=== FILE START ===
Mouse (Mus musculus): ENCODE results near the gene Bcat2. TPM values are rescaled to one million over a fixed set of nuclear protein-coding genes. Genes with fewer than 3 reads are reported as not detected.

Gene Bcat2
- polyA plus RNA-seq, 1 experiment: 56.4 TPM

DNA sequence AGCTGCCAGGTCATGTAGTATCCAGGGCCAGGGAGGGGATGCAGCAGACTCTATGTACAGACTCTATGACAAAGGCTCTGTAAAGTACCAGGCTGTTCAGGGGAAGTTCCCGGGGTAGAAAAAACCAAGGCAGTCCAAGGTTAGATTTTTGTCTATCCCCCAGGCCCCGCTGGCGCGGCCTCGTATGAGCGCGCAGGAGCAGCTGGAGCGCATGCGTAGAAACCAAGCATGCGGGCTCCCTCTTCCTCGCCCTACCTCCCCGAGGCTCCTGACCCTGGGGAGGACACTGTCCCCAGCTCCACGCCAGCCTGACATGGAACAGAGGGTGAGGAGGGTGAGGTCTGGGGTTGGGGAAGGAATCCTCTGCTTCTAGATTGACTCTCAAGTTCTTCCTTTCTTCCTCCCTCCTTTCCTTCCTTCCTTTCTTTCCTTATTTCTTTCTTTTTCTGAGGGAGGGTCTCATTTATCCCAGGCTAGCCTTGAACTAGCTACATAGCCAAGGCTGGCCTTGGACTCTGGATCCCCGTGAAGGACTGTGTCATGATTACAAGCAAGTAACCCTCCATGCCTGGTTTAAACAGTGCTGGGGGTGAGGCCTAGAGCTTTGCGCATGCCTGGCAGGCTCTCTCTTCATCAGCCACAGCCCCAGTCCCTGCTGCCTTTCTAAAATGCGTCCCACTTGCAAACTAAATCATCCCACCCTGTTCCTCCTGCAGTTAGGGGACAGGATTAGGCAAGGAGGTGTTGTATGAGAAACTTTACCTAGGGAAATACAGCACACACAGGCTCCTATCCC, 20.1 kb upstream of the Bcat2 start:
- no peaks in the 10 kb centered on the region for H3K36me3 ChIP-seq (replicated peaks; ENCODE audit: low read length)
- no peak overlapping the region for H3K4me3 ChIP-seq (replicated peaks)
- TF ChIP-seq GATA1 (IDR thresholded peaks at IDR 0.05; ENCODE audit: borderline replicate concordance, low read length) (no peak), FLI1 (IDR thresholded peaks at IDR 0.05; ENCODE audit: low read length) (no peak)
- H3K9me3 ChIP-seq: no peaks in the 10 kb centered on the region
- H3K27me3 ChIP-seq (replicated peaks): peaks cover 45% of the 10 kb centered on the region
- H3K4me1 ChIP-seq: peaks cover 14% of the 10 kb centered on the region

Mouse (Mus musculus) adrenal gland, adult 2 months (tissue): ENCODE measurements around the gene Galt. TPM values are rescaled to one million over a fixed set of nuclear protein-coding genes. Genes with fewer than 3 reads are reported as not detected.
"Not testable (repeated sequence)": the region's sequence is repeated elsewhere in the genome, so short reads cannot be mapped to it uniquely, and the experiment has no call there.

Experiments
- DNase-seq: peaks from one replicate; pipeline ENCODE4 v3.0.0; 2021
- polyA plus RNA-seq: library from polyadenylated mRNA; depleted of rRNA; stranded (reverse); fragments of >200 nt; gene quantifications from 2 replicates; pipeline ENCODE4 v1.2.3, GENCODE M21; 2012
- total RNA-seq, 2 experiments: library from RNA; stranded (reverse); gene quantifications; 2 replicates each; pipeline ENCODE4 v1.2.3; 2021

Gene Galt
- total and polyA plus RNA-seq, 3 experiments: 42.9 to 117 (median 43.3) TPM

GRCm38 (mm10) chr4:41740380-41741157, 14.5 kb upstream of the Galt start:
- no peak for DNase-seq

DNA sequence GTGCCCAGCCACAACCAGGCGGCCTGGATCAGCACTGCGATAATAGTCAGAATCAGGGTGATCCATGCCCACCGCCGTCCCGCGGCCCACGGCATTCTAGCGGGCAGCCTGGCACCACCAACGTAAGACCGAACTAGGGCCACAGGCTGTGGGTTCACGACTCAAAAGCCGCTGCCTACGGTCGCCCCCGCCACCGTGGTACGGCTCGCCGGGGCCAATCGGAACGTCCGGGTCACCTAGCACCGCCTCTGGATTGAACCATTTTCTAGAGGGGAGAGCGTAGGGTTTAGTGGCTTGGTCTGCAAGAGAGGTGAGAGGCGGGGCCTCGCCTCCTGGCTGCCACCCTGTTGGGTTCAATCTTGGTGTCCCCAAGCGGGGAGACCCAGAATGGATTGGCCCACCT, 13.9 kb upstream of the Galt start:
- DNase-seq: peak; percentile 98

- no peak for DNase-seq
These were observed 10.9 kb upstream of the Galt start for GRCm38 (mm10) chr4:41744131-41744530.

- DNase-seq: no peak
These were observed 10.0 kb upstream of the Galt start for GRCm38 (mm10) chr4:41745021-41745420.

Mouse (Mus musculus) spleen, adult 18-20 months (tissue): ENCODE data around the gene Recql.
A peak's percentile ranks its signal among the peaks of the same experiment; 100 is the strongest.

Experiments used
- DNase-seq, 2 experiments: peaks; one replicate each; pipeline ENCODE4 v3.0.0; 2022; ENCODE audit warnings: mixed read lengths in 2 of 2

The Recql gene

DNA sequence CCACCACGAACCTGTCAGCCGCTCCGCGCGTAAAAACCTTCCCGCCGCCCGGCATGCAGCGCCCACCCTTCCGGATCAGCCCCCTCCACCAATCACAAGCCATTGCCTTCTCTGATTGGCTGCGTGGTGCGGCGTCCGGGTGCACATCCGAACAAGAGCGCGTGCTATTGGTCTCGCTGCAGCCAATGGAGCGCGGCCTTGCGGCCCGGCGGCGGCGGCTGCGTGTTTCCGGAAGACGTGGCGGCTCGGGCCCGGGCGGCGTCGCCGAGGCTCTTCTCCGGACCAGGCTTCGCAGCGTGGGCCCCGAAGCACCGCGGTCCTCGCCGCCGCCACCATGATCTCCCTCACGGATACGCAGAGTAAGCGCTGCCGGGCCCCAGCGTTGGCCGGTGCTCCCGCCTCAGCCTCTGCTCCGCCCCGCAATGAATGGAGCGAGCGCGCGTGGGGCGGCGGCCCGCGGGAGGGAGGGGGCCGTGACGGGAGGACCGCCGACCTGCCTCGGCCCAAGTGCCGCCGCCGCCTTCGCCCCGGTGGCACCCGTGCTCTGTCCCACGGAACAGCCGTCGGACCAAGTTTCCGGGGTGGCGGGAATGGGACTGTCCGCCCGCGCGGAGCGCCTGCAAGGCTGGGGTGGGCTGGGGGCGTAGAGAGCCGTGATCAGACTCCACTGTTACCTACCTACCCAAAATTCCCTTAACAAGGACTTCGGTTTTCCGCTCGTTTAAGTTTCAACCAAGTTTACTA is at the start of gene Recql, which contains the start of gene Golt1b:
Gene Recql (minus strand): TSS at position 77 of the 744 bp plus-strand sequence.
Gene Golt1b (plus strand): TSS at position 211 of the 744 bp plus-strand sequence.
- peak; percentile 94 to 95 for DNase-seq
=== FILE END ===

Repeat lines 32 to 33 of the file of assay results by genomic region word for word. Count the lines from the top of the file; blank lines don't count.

DNA sequence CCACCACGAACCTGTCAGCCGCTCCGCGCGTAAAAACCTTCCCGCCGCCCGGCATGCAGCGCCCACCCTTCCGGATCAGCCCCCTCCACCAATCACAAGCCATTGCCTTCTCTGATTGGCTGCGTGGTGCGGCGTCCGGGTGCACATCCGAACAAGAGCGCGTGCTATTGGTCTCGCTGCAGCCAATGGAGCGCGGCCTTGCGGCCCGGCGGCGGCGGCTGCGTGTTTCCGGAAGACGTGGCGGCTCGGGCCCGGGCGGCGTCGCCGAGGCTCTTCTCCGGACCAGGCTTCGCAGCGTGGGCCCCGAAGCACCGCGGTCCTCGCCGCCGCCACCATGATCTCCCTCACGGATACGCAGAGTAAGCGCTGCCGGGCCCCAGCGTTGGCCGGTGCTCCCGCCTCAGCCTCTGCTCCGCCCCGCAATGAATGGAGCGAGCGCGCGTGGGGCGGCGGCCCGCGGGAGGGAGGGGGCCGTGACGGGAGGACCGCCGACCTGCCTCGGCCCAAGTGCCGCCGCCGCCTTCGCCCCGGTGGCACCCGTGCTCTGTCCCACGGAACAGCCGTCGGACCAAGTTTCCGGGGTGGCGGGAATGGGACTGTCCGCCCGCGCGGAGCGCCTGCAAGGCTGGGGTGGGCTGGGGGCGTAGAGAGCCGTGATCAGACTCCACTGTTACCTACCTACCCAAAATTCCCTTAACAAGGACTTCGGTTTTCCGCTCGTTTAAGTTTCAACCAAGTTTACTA is at the start of gene Recql, which contains the start of gene Golt1b:
Gene Recql (minus strand): TSS at position 77 of the 744 bp plus-strand sequence.